War Memorial 1921

The Great War of 1914 to 1918
Picture Gallery of
Bury St Edmunds and surrounds
Mainly from postcards

 

Picture Page 6 - Casualties brought home

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At first the normal hospital facilities took battle casualties. But there was soon an overwhelming need for more facilities and local mansions were requisitioned wholly, or in part, to be converted to hospitals. Picture in West Suffolk Hospital by Walton Burrell, negative 2052. (Gerald Brown collection.)

Hospital Ward with casualties at Bury St Edmunds. Wounded men inevitably had dirty and damaged uniforms which needed replacing, so they were issued with a special uniform called "Hospital Blues". This was thought to maintain discipline, but there was a restricted range of sizes, and were not generally liked.

This comic postcard clearly shows the issues surrounding the uniform known as 'Hospital Blues'. Issued to men in hospital, the uniform was coloured blue, with a white lining, but had no pockets and was ill fitting. Hospital uniform included a red tie and a white shirt as shown here.

This Red Cross hospital was set up in Northgate Street, Bury St Edmunds. This photograph shows it on its closing date in 1923. The Record Office description reads, " Photograph "Closed 2 January 1923" View of the hospital with flag pole flying Union Jack and Red Cross".

Great Saxham Hall was taken over for nursing purposes. Here we see some of the nurses at Saxham Hall on the front portico.

Stowlangtoft Hall was another stately home taken over for the military.

Hardwick House was not totally commandeered for use by troops, and continued to be the home of George Gery Milner-Gibson-Cullum. The grounds of Hardwick House were used for training purposes, and the front lawns turned into hay meadows for forage for horses and other animals. Other parts of the estate were farmed for food. Members of the Signals Regiment seem to have been based at Hardwick, and wounded soldiers were often entertained there on days out from Hengrave Hall Hospital. Cullum allowed convalescent troops to wander in the grounds of Hardwick House and often invited parties over for tea, as seen here. (Gerald Brown collection.)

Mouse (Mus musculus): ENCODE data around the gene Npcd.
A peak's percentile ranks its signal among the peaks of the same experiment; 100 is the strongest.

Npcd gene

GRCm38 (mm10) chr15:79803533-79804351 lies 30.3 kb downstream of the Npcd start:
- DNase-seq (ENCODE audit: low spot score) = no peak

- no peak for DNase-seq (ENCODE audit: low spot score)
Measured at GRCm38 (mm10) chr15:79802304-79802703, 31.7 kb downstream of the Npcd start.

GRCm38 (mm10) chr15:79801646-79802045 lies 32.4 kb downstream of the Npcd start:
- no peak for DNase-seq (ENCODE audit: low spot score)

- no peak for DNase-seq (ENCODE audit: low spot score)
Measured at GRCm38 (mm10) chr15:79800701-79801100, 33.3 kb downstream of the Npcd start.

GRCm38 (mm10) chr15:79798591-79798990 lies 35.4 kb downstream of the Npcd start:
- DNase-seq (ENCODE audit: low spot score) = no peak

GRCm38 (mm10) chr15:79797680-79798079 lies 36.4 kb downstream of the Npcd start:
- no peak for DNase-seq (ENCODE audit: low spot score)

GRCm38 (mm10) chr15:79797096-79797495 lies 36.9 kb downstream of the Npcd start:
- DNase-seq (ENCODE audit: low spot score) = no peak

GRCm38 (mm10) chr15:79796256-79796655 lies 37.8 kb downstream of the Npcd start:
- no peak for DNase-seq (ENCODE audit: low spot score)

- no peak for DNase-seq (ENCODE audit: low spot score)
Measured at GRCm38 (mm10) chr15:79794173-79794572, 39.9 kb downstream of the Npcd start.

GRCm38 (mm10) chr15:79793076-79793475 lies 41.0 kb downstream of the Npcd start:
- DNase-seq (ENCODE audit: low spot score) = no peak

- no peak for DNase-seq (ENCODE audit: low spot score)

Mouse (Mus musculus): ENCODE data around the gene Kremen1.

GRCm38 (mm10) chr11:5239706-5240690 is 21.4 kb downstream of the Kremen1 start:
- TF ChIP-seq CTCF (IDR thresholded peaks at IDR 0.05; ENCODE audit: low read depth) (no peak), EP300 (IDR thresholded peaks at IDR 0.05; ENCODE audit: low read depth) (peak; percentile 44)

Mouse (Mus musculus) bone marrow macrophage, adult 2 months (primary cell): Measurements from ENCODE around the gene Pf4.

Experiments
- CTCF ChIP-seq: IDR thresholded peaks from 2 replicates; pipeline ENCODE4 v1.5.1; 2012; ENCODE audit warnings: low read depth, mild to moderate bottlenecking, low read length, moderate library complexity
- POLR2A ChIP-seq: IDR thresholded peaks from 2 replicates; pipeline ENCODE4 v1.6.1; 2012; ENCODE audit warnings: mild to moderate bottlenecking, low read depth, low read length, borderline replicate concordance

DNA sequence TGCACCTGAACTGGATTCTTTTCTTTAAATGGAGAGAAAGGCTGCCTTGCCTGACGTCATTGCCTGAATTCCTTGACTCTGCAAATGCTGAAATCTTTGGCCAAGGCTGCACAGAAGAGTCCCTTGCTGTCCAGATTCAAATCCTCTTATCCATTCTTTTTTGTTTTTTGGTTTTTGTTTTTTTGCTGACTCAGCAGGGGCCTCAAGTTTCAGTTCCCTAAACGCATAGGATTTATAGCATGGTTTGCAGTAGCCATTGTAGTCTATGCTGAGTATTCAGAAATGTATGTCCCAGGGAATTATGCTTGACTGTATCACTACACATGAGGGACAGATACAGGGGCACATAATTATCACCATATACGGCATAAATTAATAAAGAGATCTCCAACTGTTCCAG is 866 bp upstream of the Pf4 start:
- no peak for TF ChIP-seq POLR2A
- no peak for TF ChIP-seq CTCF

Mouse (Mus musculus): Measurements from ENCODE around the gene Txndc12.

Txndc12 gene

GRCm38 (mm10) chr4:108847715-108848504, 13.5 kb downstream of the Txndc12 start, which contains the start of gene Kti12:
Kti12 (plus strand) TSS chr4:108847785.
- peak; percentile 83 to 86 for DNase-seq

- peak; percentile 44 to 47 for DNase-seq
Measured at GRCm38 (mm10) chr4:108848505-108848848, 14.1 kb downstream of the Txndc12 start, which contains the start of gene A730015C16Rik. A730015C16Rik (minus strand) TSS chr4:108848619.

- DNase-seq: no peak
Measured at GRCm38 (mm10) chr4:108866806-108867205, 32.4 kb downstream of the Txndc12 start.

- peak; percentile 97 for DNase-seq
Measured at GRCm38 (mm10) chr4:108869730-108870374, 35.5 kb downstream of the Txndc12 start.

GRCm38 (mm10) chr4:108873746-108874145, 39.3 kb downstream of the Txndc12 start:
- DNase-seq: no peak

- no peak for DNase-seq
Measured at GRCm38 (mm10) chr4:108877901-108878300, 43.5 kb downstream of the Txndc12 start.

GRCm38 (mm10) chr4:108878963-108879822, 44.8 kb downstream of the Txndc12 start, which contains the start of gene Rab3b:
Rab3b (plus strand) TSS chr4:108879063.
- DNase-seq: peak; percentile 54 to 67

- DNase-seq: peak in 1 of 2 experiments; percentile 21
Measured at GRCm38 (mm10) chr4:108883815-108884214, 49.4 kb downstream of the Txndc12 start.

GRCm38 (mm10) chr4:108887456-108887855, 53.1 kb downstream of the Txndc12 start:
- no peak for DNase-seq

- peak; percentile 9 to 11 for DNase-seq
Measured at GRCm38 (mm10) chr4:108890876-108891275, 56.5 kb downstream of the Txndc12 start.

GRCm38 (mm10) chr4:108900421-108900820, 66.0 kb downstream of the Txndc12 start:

Hengrave Hall became a hospital for the wounded. This postcard shows recuperating wounded soldiers at Hengrave Hall near Bury St Edmunds, which was used extensively in WW1. They are in the company of some people apparently named on the rear of the card, along with the words "Otter Hunt". I think they read as Mrs Cartmell, G Mizen, Mr Paley, Mrs Price and family. The reverse is also stamped Photo : W R Burrell, Fornham St Martin, Suffolk, negative 1101.

This picture shows five wounded soldiers enjoying a punt on the lake in Fornham Park, Suffolk. It bears the date 1st May 1916, and Fornham Hall is visible in background.

Ampton Hall was one of the larger houses turned over to hospital facilities for wounded troops. There are many pictures of life at the Hall when it was a hospital.

One of the few pictures at Ampton hospital not taken by Walton Burrell. Here we see the garden.

Casualties at Ampton Hall, George Arthur Ward, Christmas Eve 1916. The white lapels of 'hospital blues' can be clearly seen.

One of many views of patients at Ampton Hall taken by Walton Burrell. (Gerald Brown collection.)

One of many views of patients at Ampton Hall taken by Walton Burrell. (Gerald Brown collection.)

One of many views of patients at Ampton Hall taken by Walton Burrell. (Gerald Brown collection.)


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